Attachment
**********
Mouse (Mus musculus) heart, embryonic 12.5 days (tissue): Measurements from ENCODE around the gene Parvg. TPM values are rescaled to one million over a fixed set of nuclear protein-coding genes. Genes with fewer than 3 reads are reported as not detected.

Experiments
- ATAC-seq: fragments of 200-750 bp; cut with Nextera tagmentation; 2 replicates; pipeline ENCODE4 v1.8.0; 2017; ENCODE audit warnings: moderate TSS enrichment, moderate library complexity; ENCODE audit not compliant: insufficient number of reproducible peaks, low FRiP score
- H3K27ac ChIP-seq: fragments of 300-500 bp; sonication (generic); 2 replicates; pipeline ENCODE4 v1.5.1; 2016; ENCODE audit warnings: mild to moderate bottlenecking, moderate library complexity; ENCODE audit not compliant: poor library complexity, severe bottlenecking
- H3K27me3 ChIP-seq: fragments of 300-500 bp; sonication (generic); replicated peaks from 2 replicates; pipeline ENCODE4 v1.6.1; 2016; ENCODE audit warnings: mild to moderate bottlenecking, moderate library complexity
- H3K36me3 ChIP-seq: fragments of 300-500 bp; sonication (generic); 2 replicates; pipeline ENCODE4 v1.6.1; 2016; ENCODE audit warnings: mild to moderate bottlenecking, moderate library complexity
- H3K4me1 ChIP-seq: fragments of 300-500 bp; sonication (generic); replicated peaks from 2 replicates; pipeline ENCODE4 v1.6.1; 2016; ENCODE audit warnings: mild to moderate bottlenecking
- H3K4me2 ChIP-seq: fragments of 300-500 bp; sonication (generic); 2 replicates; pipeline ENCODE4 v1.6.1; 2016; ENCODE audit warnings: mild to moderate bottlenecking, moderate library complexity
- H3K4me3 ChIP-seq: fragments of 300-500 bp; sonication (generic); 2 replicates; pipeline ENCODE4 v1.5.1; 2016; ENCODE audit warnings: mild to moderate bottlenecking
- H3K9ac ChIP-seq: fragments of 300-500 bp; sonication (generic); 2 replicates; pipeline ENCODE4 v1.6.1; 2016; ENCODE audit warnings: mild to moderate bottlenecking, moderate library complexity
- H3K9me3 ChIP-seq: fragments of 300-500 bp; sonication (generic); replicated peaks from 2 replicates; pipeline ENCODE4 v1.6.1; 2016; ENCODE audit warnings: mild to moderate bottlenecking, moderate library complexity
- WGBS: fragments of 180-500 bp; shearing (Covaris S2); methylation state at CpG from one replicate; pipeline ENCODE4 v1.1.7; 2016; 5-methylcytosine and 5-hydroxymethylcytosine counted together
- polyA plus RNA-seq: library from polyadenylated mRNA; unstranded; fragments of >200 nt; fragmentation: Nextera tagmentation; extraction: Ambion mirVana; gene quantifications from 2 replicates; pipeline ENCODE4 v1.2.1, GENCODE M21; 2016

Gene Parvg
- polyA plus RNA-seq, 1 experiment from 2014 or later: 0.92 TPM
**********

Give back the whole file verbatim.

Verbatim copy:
Mouse (Mus musculus) heart, embryonic 12.5 days (tissue): Measurements from ENCODE around the gene Parvg. TPM values are rescaled to one million over a fixed set of nuclear protein-coding genes. Genes with fewer than 3 reads are reported as not detected.

Experiments
- ATAC-seq: fragments of 200-750 bp; cut with Nextera tagmentation; 2 replicates; pipeline ENCODE4 v1.8.0; 2017; ENCODE audit warnings: moderate TSS enrichment, moderate library complexity; ENCODE audit not compliant: insufficient number of reproducible peaks, low FRiP score
- H3K27ac ChIP-seq: fragments of 300-500 bp; sonication (generic); 2 replicates; pipeline ENCODE4 v1.5.1; 2016; ENCODE audit warnings: mild to moderate bottlenecking, moderate library complexity; ENCODE audit not compliant: poor library complexity, severe bottlenecking
- H3K27me3 ChIP-seq: fragments of 300-500 bp; sonication (generic); replicated peaks from 2 replicates; pipeline ENCODE4 v1.6.1; 2016; ENCODE audit warnings: mild to moderate bottlenecking, moderate library complexity
- H3K36me3 ChIP-seq: fragments of 300-500 bp; sonication (generic); 2 replicates; pipeline ENCODE4 v1.6.1; 2016; ENCODE audit warnings: mild to moderate bottlenecking, moderate library complexity
- H3K4me1 ChIP-seq: fragments of 300-500 bp; sonication (generic); replicated peaks from 2 replicates; pipeline ENCODE4 v1.6.1; 2016; ENCODE audit warnings: mild to moderate bottlenecking
- H3K4me2 ChIP-seq: fragments of 300-500 bp; sonication (generic); 2 replicates; pipeline ENCODE4 v1.6.1; 2016; ENCODE audit warnings: mild to moderate bottlenecking, moderate library complexity
- H3K4me3 ChIP-seq: fragments of 300-500 bp; sonication (generic); 2 replicates; pipeline ENCODE4 v1.5.1; 2016; ENCODE audit warnings: mild to moderate bottlenecking
- H3K9ac ChIP-seq: fragments of 300-500 bp; sonication (generic); 2 replicates; pipeline ENCODE4 v1.6.1; 2016; ENCODE audit warnings: mild to moderate bottlenecking, moderate library complexity
- H3K9me3 ChIP-seq: fragments of 300-500 bp; sonication (generic); replicated peaks from 2 replicates; pipeline ENCODE4 v1.6.1; 2016; ENCODE audit warnings: mild to moderate bottlenecking, moderate library complexity
- WGBS: fragments of 180-500 bp; shearing (Covaris S2); methylation state at CpG from one replicate; pipeline ENCODE4 v1.1.7; 2016; 5-methylcytosine and 5-hydroxymethylcytosine counted together
- polyA plus RNA-seq: library from polyadenylated mRNA; unstranded; fragments of >200 nt; fragmentation: Nextera tagmentation; extraction: Ambion mirVana; gene quantifications from 2 replicates; pipeline ENCODE4 v1.2.1, GENCODE M21; 2016

Gene Parvg
- polyA plus RNA-seq, 1 experiment from 2014 or later: 0.92 TPM